Could the future of iTunes be digital software downloads?

iTunes could be the next place you go to buy your software.

One thing that struck me during Steve Jobs' keynote yesterday was this odd moment when Jobs was trying to rationalize many of the reasons MacBook Air owners would be happy not having an optical drive in their laptop. He was going down a list of things we need optical media for and replacing them one by one with various Apple creations. Apple's perceived solution for not having a drive would be to buy all your media through iTunes and play it on your iPod, delegate the task of reading discs to another computer in your house, or simplify things with a new and proprietary $99 external drive. Sounds simple, right?

It's commonly been referred to as the "Steve Jobs reality distortion field" and there hasn't really been a clearer example of it since Apple launched the "simpler" version of its one-button mouse that actually had five. In this case, it's the importance of optical media and the role it still plays in our lives. While I applaud Jobs and Apple trying to get rid of what's admittedly become a weak and cumbersome format, I'm a little disappointed that Apple hasn't decided to offer a real solution to the problem they're creating for novice computer users and road warriors who want to avoid optical media altogether--at least not yet.

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What I'm getting at is that Apple's in the perfect position to start offering digital software downloads to the masses, and tie it into a software system that millions of people are comfortable with giving their credit card information to on a daily basis. I'm speaking of course, about iTunes.

Apple's got all the pieces in place to start offering people computer software the same way Valve's been doing with video games with its hugely successful Steam service for the last six years. I love Steam for many reasons, but primarily for its built-in updating tools and easy-to-navigate digital storefront that make it easy to buy software with one click and not have to worry about it again. If I could get the same performance from an app that's admittedly become a little bloated but already has a decent updating system, I'd be happy as a pig in mud.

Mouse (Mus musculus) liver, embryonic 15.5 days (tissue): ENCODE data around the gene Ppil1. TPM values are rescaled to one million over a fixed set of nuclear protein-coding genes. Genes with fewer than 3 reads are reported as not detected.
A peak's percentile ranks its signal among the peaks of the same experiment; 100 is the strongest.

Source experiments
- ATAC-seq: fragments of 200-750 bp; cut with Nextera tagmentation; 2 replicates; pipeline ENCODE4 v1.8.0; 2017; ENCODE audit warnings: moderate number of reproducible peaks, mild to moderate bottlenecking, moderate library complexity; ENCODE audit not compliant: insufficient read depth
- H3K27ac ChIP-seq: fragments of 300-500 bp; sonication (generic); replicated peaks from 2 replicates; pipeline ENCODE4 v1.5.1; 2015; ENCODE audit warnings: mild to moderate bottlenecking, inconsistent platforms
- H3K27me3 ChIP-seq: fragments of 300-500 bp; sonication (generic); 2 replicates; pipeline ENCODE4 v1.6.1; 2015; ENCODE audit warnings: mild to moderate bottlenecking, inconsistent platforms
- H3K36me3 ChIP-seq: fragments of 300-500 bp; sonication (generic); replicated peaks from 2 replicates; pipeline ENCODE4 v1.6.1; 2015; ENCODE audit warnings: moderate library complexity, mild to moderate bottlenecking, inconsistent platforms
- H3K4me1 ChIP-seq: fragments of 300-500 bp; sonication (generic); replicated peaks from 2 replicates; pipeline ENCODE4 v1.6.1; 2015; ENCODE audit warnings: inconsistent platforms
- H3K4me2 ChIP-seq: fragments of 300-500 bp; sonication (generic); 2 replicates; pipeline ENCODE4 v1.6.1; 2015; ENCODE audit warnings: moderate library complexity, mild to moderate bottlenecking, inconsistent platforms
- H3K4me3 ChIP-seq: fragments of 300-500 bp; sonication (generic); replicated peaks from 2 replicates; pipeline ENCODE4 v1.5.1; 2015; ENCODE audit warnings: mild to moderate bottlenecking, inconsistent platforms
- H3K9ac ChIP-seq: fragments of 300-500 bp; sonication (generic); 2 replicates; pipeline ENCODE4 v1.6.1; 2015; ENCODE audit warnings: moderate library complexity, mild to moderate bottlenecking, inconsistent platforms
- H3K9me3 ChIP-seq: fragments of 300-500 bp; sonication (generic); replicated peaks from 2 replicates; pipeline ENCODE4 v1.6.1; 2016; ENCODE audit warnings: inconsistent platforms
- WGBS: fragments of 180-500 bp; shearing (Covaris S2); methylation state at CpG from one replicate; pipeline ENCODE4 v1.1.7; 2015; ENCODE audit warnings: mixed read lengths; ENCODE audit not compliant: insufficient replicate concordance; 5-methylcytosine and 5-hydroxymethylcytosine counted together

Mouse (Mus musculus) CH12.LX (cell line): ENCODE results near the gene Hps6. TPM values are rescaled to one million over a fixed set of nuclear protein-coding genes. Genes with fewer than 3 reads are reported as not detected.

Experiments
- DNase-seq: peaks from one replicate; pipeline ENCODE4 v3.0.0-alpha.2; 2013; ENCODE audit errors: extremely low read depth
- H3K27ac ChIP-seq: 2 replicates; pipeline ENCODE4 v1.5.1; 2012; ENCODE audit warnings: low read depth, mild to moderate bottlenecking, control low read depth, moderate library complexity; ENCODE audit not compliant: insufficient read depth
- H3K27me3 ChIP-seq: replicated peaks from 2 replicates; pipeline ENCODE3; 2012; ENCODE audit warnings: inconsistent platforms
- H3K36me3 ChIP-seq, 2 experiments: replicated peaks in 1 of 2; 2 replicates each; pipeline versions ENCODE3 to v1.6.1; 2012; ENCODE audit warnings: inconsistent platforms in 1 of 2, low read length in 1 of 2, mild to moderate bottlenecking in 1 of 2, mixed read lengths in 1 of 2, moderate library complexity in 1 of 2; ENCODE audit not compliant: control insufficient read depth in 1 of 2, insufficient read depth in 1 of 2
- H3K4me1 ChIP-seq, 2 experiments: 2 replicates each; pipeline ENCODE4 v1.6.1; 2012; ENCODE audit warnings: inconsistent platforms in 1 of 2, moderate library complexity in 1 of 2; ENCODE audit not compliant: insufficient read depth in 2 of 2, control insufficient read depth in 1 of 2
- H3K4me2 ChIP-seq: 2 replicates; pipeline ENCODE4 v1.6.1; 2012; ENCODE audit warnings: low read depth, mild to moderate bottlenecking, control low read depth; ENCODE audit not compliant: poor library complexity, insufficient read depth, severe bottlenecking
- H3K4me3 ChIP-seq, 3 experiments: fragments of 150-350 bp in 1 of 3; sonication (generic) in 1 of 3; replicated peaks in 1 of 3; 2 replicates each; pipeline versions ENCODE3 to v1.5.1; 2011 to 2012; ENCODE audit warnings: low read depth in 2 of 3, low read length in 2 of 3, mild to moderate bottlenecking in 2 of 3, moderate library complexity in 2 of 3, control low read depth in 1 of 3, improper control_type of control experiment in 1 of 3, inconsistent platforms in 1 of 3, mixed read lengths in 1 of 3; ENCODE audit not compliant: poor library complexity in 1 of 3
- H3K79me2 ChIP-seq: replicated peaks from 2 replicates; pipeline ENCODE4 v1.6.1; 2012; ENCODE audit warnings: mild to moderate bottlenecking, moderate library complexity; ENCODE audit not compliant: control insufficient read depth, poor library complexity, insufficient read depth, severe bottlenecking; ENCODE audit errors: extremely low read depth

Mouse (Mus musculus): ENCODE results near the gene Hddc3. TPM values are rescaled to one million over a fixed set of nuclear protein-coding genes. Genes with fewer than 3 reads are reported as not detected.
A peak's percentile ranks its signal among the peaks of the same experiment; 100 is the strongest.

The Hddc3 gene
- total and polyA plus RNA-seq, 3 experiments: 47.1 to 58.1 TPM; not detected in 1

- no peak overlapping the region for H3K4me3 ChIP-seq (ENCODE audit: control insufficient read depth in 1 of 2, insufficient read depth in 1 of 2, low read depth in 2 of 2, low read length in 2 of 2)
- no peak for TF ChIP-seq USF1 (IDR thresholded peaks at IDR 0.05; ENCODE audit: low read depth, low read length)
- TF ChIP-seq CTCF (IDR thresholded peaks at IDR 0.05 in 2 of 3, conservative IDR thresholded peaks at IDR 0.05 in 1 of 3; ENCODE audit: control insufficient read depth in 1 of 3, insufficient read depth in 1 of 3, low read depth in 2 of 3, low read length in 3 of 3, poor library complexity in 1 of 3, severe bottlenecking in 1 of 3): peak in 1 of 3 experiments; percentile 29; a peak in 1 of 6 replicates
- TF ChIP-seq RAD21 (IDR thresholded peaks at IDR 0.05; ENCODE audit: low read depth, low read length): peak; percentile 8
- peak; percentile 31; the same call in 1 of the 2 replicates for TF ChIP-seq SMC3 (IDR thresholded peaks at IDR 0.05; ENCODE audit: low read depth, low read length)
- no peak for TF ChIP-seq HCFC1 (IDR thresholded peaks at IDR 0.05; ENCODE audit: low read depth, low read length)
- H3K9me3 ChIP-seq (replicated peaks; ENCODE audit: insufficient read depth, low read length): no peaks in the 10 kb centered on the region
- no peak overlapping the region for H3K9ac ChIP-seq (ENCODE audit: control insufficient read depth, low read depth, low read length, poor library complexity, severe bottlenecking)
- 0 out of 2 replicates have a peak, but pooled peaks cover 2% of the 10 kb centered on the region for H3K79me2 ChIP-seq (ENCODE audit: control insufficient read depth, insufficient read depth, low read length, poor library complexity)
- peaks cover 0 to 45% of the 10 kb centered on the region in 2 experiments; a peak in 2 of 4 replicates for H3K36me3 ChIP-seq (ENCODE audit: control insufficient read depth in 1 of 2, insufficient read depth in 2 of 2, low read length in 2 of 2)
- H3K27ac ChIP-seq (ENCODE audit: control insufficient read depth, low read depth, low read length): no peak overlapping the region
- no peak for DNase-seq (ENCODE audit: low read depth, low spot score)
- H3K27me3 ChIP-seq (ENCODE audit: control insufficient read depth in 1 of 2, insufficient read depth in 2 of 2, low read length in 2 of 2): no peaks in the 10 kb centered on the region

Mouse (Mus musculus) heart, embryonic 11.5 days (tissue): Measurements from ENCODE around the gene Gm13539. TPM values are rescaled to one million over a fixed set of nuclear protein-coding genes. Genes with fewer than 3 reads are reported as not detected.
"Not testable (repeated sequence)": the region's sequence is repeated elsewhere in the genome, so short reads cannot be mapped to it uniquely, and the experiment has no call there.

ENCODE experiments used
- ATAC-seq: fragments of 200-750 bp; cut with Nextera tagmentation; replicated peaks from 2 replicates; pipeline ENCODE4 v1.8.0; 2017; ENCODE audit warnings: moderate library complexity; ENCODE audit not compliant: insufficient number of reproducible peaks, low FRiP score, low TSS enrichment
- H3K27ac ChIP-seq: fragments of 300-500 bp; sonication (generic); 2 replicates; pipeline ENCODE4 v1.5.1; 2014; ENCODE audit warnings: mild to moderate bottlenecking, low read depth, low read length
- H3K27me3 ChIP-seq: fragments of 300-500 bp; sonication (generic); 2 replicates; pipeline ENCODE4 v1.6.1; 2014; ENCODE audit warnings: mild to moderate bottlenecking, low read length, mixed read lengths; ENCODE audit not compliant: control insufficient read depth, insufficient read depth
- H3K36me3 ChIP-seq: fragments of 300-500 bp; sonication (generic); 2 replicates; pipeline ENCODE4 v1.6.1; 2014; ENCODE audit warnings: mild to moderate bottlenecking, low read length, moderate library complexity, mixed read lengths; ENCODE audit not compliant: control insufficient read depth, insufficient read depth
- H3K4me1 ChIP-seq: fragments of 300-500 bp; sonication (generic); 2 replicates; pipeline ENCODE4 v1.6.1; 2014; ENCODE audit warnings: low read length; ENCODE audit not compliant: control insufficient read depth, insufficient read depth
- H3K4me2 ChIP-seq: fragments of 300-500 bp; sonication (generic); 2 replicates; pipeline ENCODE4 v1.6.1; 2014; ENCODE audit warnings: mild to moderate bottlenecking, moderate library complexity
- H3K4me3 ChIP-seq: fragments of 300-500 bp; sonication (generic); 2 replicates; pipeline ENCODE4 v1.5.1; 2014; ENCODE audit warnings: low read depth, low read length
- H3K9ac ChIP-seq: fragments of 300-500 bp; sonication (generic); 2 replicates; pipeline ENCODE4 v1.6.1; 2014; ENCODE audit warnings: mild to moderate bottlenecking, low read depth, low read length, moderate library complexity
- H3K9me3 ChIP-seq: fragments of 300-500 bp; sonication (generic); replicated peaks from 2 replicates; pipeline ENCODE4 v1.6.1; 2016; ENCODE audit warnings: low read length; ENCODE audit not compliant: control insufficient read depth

Two things stick out in my mind as being good signs such a service is in the works via iTunes:

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1. The Apple software updater for Windows. Apple snuck this into iTunes 7 as a better way to update itself and QuickTime at the same time without the user having to go to Apple.com and run an installer, but it could easily be checked against a database of other user-installed applications for patches and updates similar to what CNET's VersionTracker offers with its VersionTracker Pro service. Additionally, Apple had a similar standalone utility to update iPods, which it later built-into the iTunes iPod dialogue. Since iTunes and QuickTime both have self-checking updaters, why even start including this app in the first place if there isn't some larger plan at work?

2. Apple's already got a directory of all sorts of free and shareware apps on the downloads section of its Web site but sells the bigger, more professional applications via its online and retail stores. While a good number of the software items featured through Apple's store have digital downloads at their home site, there's no such option through Apple's store.

So what's next? If the iPod's move to Flash storage, and the original iMac's ditching of floppy drives have been any indication of how Apple moves a trend from one end of the spectrum to the other, we'll be seeing disappearing optical drives from Apple's other laptops in the next few years. Does that mean the digital downloads store is right around the corner? Probably not just yet, but with a year of Leopard under its belt and an iPhone SDK out in February, Apple might need something to get developers excited come WWDC later this year, and a digital distribution store might be just the thing.

About the author

Josh Lowensohn joined CNET in 2006 and now covers Apple. Before that, Josh wrote about everything from new Web start-ups, to remote-controlled robots that watch your house. Prior to joining CNET, Josh covered breaking video game news, as well as reviewing game software. His current console favorite is the Xbox 360.

 

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